In celebration of Women’s History Month, we sat down with Joy Stephens, Market Director at J.P. Morgan Wealth Management in Washington D.C. to discuss what Women’s History Month means to her, how the firm is empowering women and her goals for 2023.
What does Women’s History Month mean to you and how are you celebrating?
Women’s History Month is a great time to reflect, celebrate and honor the contributions of women. I’m a woman in financial services and it’s not lost on me that it wasn’t until the Equal Credit Opportunity Act was passed in 1974 that women had the legal right to apply for a loan or obtain credit. I’m eternally grateful for the women that came before me and their contributions to our society.
How is JPMorgan Chase & Co. making an impact to support and empower women?
At JPMorgan Chase, we have programs aimed at helping to remove barriers for women and support them in their careers. Our firmwide Women on the Move initiative offers programs to support women’s career growth and professional development at every level. Our ReEntry Program offers professionals who have been on an extended career break of at least two years the support and resources to relaunch their careers. The program supports women, for example, who have taken a break from their careers to raise children and want to transition back into the workforce.
J.P. Morgan Wealth Management is committed to empowering women of color to learn more about investing and helping them build their wealth. Our 2022 Diverse Investor Study found that the majority of women are optimistic about their financial situation compared to five years ago. We want to build on that momentum by promoting education and resources around the importance of investing.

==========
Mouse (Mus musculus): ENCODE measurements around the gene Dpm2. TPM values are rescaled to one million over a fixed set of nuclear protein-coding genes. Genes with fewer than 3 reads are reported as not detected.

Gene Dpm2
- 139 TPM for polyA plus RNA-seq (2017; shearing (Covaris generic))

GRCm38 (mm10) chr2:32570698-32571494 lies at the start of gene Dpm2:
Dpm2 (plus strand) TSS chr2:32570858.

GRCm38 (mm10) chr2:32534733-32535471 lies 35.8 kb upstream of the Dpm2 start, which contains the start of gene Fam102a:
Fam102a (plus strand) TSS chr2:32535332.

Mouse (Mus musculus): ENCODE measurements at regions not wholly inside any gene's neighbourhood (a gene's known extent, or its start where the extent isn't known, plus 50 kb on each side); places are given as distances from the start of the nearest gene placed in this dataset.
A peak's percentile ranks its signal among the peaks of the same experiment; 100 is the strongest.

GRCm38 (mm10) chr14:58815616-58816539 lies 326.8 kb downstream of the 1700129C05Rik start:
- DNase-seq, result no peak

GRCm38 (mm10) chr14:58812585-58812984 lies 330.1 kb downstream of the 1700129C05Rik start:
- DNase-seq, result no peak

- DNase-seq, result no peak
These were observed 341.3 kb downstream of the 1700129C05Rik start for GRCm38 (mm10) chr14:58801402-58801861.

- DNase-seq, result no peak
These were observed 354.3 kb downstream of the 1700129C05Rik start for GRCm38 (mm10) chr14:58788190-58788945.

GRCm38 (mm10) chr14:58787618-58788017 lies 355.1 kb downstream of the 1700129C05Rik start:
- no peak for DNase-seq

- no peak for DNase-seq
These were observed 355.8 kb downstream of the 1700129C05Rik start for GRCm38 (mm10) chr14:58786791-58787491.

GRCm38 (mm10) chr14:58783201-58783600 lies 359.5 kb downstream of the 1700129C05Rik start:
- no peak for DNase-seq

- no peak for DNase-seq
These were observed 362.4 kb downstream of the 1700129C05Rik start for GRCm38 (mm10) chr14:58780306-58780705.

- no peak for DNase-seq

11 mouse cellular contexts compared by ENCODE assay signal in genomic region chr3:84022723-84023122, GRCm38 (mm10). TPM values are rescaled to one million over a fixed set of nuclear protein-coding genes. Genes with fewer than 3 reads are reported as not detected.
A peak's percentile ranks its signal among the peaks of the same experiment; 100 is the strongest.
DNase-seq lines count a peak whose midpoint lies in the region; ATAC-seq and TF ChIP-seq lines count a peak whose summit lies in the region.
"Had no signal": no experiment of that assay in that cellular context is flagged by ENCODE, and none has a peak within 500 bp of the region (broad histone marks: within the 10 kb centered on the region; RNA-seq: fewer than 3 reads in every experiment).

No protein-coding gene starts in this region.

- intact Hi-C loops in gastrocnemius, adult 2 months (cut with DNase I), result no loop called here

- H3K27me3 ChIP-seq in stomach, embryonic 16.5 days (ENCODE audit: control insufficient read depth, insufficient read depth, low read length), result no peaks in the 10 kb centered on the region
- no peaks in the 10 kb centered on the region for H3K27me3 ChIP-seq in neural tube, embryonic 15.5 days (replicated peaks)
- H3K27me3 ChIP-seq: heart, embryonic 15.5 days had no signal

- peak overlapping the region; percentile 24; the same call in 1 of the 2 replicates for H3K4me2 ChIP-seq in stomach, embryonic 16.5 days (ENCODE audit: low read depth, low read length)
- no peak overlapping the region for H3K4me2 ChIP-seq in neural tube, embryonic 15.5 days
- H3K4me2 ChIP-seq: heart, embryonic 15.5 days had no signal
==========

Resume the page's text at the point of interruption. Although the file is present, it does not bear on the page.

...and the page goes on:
Our team has been traveling across the country for a roadshow of local educational seminars for Black and Latina women to create spaces for learning and support.
Last year, we hosted our annual “Building a New Legacy” marquee event here in Washington, D.C., where we brought together more than 75 Black and Latina women and allies to discuss investing for their future legacy and creating multigenerational wealth. The team will be on the road again this year to continue that important dialogue.
How should other companies and individuals be thinking about supporting and empowering women?
I think we can all make an effort to support and empower women at the workplace and in our local communities. Whether that’s by helping to ensure women have a seat at the table or supporting a colleague through mentorship.
JPMorgan Chase’s Women on the Move has a global “Men as Allies” program for men to take an active role in the effort to advance women across the firm. We can all be an ally and support our colleagues and community members.
Tell me about your connection to the D.C. community and how you are helping to support the community?
Washington, D.C. became my adopted home in 2003. I’ve had the opportunity to live in other places across the country but eventually came back to D.C. permanently. I love the rich history here in the district and the diversity of lived experiences of the people who call it home.
When I joined J.P. Morgan Wealth Management two years ago, I knew I wanted to help make an impact in D.C. and the surrounding regions. Our business is continuing to invest in the local market. Five years ago we had no Chase branches in the area, and today, we have advisors across more than 80 branches in Maryland, D.C. and Virginia. By the end of 2025 we expect to have 140 branches open in the region.
It’s exciting to be a part of such a fast growing company that is committed to giving back to the community in so many ways. I’m proud of all my advisors and the support they are providing to our local families to help them build wealth and work toward their goals.
What are your goals for this year, and/or, what are you looking forward to in 2023?
At the end of December, I wrote down my guiding principles for the year: purpose, alignment and family.
One of my personal goals is to create greater purpose in my local community and to volunteer more time to organizations for the support and development of young girls. I was the beneficiary of similar organizations growing up, and those early experiences have had a major impact on who I’ve become today.
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